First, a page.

It may come as a surprise to some that Alberta pioneered carbon pricing — not just in Canada, but for all of North America.
There has been a flurry of coverage in the last few days of a High Court decision in the U.K that, the deniers would have us believe, condemns Al Gore's film, An Inconvenient Truth, as “exaggerated” and “alarmist.
Read fairly, however, the judgment endorses the film for its general accuracy, exonerates school officials for their decision to show it in U.K. classrooms and approves of its continued distribution with a slightly amended “Guidance Note.”
The fading National Post chose sides today: in a snarling attack on the Nobel Committee decision to award a Peace Prize to Al Gore, The Post went on to condemn other Nobel recipients, dismissing the work of Mother Teresa, the goals of nuclear disarmament and the heroism of UN peacekeepers - among whom Canadian soldiers have always played a major role.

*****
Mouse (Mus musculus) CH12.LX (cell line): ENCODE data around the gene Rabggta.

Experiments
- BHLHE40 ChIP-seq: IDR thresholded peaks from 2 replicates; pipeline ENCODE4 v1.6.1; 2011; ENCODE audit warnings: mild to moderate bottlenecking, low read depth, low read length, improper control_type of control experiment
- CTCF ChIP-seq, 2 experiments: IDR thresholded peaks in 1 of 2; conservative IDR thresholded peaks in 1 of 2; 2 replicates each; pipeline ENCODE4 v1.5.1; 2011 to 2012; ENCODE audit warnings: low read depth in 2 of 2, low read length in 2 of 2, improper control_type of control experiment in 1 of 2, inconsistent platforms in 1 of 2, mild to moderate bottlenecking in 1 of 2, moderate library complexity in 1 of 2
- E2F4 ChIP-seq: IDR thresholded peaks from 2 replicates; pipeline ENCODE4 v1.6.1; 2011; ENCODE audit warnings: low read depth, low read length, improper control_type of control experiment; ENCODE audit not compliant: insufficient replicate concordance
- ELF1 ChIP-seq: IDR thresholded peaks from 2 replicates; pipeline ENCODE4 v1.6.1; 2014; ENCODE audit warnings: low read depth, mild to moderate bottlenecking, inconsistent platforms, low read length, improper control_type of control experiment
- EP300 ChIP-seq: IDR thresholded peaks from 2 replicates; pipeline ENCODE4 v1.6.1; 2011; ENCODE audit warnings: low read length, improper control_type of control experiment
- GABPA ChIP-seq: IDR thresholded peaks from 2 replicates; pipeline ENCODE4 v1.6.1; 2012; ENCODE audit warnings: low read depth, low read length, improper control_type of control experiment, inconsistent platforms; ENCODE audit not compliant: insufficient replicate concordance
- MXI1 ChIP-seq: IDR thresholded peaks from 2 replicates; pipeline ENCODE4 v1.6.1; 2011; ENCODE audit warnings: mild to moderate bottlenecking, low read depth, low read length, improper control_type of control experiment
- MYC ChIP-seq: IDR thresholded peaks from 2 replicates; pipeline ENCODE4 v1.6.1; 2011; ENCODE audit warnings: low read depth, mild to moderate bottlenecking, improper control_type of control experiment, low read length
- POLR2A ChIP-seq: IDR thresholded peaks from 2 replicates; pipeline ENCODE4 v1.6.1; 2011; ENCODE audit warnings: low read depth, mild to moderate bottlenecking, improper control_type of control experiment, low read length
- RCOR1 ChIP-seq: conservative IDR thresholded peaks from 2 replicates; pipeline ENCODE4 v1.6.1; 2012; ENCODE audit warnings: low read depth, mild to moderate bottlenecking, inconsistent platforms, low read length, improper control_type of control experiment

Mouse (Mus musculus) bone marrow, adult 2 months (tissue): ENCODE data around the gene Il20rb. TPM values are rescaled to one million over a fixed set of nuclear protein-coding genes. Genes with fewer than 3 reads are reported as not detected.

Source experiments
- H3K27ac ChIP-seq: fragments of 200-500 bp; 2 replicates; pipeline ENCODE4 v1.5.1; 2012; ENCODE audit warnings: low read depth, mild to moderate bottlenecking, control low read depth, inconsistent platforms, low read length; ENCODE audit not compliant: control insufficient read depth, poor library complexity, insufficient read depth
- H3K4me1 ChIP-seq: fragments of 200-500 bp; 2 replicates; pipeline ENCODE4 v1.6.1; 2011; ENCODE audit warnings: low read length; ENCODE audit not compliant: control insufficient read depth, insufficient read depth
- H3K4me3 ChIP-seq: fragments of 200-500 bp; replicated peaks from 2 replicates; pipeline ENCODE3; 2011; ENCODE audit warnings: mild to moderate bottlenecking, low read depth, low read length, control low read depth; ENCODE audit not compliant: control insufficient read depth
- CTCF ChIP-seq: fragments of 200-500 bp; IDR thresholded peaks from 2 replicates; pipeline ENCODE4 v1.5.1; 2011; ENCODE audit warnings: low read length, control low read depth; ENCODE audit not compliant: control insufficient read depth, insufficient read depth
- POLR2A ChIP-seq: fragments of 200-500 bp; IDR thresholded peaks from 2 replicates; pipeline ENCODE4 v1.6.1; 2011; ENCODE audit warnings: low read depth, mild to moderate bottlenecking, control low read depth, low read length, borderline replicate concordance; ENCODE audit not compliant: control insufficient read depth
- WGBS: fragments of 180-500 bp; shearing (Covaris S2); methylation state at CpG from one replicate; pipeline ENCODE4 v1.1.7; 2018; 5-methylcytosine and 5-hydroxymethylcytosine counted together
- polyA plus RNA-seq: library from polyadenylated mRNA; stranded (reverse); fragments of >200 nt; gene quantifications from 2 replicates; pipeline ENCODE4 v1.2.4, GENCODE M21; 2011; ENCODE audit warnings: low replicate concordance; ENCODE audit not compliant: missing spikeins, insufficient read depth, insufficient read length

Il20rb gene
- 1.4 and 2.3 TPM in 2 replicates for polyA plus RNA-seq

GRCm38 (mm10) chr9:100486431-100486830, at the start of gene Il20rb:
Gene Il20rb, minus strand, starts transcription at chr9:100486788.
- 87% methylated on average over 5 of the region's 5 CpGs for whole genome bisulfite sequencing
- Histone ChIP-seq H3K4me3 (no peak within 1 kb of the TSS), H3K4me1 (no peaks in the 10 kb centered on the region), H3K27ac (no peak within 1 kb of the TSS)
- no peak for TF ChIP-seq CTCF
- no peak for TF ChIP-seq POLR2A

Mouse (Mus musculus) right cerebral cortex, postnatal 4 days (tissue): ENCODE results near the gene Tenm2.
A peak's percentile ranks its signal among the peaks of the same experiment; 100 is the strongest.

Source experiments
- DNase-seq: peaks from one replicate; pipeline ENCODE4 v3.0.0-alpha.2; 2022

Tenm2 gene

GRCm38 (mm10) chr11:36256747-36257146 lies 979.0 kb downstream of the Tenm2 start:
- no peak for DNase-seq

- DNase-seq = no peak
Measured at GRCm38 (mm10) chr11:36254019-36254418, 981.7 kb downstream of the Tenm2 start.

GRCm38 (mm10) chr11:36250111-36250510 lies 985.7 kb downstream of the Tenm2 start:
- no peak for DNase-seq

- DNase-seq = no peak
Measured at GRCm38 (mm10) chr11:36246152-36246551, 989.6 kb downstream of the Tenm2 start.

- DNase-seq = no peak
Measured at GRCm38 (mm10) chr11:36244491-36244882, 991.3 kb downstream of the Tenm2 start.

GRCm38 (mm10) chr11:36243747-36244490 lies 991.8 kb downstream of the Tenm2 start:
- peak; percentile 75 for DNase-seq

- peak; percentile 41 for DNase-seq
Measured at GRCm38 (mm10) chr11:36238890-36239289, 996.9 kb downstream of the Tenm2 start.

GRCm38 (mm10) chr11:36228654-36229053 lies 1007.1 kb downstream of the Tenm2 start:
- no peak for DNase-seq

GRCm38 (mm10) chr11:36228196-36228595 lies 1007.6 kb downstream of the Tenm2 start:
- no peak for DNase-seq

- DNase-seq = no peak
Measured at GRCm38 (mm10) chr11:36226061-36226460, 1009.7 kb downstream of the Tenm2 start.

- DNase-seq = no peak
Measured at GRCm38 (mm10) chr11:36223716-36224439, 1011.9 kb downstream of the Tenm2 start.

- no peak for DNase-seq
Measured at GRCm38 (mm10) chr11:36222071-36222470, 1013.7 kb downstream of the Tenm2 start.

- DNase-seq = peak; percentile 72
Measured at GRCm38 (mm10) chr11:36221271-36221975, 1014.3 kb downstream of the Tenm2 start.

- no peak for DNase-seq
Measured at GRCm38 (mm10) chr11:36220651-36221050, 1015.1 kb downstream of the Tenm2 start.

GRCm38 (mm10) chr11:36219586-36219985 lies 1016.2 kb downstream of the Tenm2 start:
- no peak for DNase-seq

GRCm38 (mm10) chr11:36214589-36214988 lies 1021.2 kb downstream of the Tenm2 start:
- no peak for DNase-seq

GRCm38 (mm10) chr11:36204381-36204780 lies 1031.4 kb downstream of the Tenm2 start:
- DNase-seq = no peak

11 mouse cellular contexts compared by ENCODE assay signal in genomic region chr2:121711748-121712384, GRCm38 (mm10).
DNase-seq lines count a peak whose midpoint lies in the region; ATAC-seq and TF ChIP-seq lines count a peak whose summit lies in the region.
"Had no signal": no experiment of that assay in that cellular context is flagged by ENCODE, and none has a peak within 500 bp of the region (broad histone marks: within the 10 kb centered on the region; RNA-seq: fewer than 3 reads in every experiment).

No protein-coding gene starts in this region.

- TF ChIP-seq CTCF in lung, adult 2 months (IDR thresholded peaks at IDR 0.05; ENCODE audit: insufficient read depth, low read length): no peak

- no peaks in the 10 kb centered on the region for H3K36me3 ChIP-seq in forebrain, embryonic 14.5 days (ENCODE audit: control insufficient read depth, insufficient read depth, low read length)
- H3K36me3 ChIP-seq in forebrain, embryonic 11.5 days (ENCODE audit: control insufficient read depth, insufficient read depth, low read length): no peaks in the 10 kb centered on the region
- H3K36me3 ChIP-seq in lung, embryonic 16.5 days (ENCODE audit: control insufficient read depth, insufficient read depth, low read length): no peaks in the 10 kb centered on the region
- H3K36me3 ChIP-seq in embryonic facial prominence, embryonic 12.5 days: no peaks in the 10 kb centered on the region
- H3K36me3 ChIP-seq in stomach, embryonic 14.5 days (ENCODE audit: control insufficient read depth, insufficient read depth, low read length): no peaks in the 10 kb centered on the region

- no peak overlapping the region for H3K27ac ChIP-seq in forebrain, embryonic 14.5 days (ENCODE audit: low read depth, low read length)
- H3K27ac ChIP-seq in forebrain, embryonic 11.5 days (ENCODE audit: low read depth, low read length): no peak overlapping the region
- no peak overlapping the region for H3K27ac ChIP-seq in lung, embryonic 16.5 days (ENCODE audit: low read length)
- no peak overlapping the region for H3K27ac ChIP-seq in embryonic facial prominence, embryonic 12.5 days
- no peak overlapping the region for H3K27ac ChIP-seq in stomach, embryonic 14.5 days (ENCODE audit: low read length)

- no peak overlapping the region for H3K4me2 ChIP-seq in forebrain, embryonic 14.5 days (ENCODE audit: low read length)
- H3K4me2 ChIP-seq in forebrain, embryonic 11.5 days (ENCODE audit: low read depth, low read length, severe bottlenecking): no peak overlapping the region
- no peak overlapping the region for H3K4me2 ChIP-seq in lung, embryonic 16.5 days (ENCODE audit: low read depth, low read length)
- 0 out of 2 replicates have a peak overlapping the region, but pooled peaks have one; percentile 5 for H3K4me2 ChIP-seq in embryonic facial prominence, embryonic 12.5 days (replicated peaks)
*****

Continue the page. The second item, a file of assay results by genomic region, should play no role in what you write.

The Post also badly misrepresented the judgment from a U.K. judge who has endorsed the continued showing of Al Gore's movie, An Inconvenient Truth, in U.K. schools.
What the Post has apparently failed to grasp is that, in any contest with Post business editor Terence Corcoran on one side and Mother Teresa and Al Gore on the other, Al Gore wins.
Busted? Looks like something fishy is going on with the funding behind the UK high court challenge against The Inconvenient Truth being viewed in schools.
The court case was brought forward by a “concerned parent” and “New Party” member Stewart Dimmock.
In a BBC Radio interview last night, Dimmock refused to divulge who fronted the 60,000 quid in court costs.